Date of Award
Master of Arts
Dr. Jim Butterfield
Dr. Emily Hauptmann
Dr. Mahendra Lawoti
Burma, democratization, politics, 1958-1960, military
Masters Thesis-Open Access
Many scholars believe that the period between 1948 when Burma won Independence and 1962 when the military took over the country from the elected civilian government as the parliamentary democracy era. During this era, there was a three-year interlude where the military leaders ruled the country as the Caretaker Government- a euphemism for the three-year military interlude. My argument is that this interlude happened due to the growing strength of the military as an institution and the decline of political parties in Burma. The strength of the military institution was due to the civil war that broke out just after the Independence as well as the invasion of the Kuomintang in the early 1950s and due to the cunning manipulation of Ne Win commanding-in-chief who aspired to the country’s strongman. Nu, Prime Minister and the leader of AFPFL (Anti-Fascist People’s Freedom League) party, failed to predict this military takeover, was also responsible for the decline of political parties and so were the other political leaders who squabbled over the trivial matters instead of focusing on policies and politics. The ruling AFPFL party split into two, Nu-Tin and Swe-Nyein parties in 1958 which destabilized the country. I also argued that since the abolition of monarchy in Burma in the 19th century, the country lacked strong institutions and the Burmese politics was mostly based on personalities of the leaders like Aung San, Nu and Ne Win. The interim Caretaker Government was the outcome of the clash of military with the fragmented and feeble political parties. Being dissatisfied with the military government and its heavy-handed policies, the Burmese voted landslide for the Nu-Tin party in the 1960’s election against the Swe-Nyein party supported by the military.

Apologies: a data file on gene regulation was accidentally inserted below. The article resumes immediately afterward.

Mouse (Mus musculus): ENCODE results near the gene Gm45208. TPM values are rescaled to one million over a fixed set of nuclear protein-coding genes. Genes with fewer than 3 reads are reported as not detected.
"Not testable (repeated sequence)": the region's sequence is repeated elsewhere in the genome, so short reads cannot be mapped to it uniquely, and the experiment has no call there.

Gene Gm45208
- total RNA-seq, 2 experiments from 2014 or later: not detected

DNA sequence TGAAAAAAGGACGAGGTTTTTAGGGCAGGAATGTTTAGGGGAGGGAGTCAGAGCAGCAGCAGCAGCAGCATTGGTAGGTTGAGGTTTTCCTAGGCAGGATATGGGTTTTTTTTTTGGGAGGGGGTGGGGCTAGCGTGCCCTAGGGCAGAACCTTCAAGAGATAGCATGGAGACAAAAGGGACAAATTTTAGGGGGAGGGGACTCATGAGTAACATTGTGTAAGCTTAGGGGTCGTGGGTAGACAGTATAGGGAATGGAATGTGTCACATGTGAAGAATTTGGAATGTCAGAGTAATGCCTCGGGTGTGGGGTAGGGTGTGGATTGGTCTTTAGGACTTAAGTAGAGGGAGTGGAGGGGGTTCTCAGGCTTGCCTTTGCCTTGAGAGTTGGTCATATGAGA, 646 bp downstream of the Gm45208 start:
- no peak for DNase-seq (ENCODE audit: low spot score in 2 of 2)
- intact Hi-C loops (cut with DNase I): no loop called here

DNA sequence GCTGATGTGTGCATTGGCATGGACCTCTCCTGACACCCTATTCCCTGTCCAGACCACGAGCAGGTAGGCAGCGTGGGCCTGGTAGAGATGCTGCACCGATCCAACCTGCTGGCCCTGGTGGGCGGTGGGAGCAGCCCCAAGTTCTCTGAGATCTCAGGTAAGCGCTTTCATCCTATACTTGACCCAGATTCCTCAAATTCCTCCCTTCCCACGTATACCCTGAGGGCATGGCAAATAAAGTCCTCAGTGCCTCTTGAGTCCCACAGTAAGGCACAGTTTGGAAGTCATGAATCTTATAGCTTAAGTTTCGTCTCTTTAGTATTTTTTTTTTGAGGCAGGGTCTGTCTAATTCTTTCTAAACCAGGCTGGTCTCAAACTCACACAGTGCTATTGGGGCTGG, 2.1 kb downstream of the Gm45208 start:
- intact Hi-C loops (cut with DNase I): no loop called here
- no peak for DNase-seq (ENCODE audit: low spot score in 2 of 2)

Thein, "Failure of Democratic Consolidation: The Three Year Interlude of Military Rule (1958-1962) in Burma" (2014). Master's Theses. 533.